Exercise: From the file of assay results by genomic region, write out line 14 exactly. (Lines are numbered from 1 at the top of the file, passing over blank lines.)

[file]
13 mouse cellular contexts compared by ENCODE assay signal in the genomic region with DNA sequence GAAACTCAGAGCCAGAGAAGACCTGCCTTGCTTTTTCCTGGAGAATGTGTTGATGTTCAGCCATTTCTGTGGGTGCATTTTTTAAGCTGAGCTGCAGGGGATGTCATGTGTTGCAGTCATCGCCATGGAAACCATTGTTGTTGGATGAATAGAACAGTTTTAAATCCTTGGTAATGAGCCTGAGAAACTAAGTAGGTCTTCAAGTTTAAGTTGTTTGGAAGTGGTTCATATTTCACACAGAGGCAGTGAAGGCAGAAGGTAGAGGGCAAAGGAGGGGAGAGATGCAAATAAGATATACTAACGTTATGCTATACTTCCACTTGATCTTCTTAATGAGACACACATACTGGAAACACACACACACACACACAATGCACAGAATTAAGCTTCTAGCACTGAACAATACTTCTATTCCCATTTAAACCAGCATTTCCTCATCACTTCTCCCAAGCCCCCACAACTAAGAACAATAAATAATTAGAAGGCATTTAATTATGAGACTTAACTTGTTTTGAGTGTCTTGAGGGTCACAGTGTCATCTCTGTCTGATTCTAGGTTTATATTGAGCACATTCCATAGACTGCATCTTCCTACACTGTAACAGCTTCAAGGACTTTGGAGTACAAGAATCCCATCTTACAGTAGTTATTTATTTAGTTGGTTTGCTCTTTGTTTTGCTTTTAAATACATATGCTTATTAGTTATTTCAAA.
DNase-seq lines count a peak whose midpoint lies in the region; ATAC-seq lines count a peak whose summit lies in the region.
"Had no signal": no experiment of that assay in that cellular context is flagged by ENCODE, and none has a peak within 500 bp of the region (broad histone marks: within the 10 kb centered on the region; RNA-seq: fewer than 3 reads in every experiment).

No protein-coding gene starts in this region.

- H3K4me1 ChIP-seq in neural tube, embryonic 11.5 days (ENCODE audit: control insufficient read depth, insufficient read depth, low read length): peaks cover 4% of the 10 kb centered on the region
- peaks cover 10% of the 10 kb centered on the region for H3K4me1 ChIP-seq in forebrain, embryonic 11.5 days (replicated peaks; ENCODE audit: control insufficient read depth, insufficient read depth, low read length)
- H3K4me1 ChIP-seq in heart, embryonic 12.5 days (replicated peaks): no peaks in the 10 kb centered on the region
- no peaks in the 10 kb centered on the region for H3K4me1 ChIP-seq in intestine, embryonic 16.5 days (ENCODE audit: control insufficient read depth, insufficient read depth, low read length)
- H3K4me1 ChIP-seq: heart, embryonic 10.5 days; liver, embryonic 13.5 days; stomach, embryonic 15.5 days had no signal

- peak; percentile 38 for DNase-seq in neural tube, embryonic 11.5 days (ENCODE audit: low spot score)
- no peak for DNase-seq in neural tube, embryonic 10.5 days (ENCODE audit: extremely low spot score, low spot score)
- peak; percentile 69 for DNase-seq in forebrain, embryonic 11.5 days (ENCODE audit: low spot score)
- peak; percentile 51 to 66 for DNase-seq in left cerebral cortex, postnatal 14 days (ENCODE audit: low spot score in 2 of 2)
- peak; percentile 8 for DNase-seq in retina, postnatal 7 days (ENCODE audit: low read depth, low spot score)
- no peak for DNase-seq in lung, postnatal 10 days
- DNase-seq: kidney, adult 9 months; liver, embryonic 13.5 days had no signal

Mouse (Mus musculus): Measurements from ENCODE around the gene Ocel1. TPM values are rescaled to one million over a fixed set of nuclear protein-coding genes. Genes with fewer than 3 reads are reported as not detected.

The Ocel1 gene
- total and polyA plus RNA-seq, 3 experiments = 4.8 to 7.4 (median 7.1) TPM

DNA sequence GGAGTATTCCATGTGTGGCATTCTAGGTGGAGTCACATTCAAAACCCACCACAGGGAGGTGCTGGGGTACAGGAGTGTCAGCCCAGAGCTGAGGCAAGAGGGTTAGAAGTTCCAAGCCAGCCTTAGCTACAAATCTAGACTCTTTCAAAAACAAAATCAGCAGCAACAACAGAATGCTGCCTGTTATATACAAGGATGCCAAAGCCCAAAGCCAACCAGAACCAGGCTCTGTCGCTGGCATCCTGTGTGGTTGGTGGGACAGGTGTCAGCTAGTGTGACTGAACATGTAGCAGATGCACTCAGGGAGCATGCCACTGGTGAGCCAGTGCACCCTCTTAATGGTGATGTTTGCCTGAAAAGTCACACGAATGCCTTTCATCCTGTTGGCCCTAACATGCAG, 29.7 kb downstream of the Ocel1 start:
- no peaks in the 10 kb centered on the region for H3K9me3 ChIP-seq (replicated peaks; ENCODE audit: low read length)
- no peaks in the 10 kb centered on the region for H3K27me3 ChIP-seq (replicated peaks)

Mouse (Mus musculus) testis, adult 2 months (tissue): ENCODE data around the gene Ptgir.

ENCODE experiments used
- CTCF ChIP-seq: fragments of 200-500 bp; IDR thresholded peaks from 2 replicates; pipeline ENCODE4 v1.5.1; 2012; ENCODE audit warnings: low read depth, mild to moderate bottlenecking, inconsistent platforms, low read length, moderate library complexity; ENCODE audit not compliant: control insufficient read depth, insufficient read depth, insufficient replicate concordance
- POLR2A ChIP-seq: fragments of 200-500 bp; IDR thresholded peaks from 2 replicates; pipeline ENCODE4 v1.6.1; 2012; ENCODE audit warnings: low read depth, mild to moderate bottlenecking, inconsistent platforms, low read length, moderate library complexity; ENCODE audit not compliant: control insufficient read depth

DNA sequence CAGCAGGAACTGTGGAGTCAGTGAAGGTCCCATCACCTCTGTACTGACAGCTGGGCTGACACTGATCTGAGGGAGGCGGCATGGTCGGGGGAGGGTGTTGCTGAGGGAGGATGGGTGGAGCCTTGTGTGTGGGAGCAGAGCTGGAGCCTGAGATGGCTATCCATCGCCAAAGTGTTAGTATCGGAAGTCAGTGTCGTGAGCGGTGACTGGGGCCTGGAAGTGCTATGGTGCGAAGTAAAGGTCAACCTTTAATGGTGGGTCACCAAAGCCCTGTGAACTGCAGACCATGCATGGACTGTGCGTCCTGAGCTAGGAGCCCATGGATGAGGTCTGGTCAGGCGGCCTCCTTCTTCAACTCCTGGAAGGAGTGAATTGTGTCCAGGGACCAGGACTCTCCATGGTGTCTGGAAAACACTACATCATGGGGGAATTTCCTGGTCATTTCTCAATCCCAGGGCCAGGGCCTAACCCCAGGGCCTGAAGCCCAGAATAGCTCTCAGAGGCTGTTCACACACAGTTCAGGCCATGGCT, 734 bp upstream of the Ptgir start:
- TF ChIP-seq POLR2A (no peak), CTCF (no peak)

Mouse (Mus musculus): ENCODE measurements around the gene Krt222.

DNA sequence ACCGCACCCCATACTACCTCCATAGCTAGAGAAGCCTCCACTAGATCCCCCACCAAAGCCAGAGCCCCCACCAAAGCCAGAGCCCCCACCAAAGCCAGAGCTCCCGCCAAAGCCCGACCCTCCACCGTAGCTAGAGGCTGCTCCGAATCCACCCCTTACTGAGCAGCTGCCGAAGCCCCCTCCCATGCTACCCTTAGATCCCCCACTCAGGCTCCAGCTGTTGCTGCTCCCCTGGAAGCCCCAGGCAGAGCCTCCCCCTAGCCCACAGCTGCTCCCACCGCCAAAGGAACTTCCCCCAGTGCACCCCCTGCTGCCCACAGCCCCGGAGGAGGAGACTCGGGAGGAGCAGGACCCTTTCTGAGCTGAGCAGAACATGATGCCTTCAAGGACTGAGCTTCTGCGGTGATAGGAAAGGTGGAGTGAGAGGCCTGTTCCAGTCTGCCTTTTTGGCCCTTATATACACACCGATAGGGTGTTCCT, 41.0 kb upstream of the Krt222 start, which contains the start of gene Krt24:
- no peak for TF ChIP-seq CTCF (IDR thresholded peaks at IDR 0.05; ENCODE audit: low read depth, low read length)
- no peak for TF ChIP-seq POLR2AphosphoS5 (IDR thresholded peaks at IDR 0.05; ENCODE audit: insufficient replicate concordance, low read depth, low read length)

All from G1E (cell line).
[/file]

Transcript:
- peak; percentile 8 for DNase-seq in retina, postnatal 7 days (ENCODE audit: low read depth, low spot score)